One of the reasons I’ve always loved “True Blood” is that – rather than ignoring the obvious religious associations in vampire and supernatural mythology – it plays them up and includes them into the diverse mix of plot and characters.
But it’s gotten a little ridiculous now, in Season 6, Episode 9.
First there was Lilith, the originator of all vampire, whose sacred blood makes vampires impervious to light (just like Fairy blood does).
Bill Compton, who can now see the future, sees a bunch of his friends meeting the light in a circular room.
So he decides to save them.
Not by breaking in and releasing them (which he could easily do, being near omnipotent now). Instead he thinks he needs to drink more fairy blood and then have all his friends drink from him, so they will be light-proof also.
This bizarre savior complex is never questioned.
Eric Northman also drinks fairy blood, breaks in, kills everybody… but somehow Bill beats him into the room first. The crazy thing is, once Bill has opened the door for everybody, he convinces all the other vampires to drink his blood and wait around for the light, just to prove his own power.
Nobody says “Screw you!” and leaves out of the open door.
Did he close the door and lock them inside? It’s hard to believe they wouldn’t be more angry about his absurd logic and god-complex.
“No you can’t leave! You have to stay and drink my blood and overcome death so that my own prophecy of myself being your savior comes true!”
It’s asinine. It’s ridiculous.
But how far away is it from Jesus’ real sacrifice?
God defined the rules. He created the universe. He built the room, and the light, and death, and locked us inside, and then said “You’re going to face torture, pain, suffering and death… unless you drink my Son’s blood.”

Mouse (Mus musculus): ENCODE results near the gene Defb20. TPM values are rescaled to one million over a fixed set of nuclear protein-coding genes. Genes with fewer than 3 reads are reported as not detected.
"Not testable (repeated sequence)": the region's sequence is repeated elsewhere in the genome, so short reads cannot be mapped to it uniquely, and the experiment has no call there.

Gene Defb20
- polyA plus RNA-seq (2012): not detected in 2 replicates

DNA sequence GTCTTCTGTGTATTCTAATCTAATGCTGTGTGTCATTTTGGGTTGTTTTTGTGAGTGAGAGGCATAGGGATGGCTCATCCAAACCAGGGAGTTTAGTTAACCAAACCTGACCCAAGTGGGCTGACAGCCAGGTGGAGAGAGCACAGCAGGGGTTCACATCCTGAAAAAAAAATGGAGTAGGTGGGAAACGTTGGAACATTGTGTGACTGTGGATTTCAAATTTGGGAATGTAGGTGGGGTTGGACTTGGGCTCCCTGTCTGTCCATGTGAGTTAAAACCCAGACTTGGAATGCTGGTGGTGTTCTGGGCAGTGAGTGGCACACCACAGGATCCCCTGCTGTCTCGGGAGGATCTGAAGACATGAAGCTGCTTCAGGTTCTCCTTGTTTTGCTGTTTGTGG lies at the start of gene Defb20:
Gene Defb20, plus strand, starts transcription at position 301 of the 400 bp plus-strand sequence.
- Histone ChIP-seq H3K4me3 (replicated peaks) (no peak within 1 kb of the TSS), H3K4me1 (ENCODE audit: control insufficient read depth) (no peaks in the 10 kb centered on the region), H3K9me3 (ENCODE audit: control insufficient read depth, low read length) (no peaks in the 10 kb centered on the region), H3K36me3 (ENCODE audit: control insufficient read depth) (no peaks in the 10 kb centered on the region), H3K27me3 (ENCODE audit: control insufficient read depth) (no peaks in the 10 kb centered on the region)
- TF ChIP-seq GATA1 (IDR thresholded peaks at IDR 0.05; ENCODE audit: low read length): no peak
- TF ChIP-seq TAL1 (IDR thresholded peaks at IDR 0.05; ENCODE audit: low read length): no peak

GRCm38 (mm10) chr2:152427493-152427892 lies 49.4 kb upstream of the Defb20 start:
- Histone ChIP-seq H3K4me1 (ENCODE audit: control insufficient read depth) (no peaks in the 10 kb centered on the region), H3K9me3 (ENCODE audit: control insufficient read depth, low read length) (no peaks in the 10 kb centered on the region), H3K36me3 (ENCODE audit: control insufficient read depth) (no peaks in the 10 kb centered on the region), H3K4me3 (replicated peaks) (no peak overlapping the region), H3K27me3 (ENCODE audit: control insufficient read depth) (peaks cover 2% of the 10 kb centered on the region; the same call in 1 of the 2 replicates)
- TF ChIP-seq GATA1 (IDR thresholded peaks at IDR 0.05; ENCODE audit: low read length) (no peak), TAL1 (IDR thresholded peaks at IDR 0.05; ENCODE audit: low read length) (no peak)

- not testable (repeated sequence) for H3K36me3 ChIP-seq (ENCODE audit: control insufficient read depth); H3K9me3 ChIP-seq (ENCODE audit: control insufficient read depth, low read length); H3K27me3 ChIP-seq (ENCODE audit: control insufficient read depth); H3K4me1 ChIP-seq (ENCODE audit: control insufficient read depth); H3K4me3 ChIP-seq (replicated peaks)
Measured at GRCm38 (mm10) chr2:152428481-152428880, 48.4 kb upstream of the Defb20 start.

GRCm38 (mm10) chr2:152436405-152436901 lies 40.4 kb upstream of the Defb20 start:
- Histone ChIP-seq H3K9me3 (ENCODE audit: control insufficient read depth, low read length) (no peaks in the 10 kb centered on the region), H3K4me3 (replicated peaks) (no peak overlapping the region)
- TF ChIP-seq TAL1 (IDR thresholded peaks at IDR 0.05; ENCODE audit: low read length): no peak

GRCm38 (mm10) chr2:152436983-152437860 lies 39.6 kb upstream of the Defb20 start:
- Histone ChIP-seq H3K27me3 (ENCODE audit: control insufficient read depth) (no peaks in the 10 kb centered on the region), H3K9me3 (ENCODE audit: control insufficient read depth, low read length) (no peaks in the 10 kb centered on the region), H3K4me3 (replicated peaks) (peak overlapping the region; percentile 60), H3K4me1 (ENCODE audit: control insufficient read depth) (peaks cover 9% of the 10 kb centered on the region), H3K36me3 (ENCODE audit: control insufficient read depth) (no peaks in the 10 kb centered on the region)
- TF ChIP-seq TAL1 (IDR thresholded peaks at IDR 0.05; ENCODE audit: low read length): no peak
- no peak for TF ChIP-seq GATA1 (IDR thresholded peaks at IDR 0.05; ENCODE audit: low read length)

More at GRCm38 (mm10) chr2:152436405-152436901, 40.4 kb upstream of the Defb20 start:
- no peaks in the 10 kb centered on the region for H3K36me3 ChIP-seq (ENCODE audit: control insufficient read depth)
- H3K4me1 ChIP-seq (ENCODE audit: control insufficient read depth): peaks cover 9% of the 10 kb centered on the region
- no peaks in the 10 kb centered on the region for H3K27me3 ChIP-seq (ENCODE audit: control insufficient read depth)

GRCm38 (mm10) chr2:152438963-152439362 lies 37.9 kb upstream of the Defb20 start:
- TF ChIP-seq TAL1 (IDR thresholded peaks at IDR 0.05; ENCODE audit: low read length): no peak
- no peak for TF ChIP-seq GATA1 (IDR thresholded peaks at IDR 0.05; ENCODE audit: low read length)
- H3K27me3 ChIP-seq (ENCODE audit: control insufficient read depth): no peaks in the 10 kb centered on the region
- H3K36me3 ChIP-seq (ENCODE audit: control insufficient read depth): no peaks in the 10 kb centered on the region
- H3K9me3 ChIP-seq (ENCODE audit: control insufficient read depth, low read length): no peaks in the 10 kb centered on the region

The question remaining: is the door really locked, or is it open? Can’t we just walk out and refuse to play along with this ultimatum and fear tactics? Death exists in the room that was built as a way to kill vampires. But they could have walked out and existed in the shadows. They don’t have to face the light at all.
After drinking the blood, everybody is high, dancing around.
But they forgot Bill, their savior. He’s facing his own demons – “your time on earth is over,” they say. But he drinks a little blood and has his own resurrection moment (coming out of the dark door frame in slow motion, with motivational background music, while the vampires he’s saved clap and shout in joy, surprised to see him again.)
But it’s just a TV show, right?
Not an actual commentary about religious matters? The episode concludes with Jason facing down Sarah Newlin – a delusional, love-to-hate, anti-vampire Christian fundamentalist. She’s nervous, scared, hypocritical, and prays while she kills people.
She tells Jason, “You can’t kill me! I’m doing Gods’ work. If you kill me, he will punish you.”
Jason replies, “How dare you speak for God. Jesus says to me, you deserve to die. He says ‘Go fuck yourself’ for daring to speak for his father.”
“What will become of your soul, Jason!”
But in the climatic moment, Jason changes his mind: “I don’t want anymore blood on my hands, not even yours.”
Is there a moral? If so, it may be that: powerful, motivating ideas like magic blood that saves from death belong in mythological fables, along with vampires, fairies and werewolves. Entertainment is where these ideas belong; and as for real-world prophets who speak for God and claim to know his will, they are usually blinded by a false sense of purpose, a judgmental sense of ethics, and a determined, violent duty to defend what they believe in.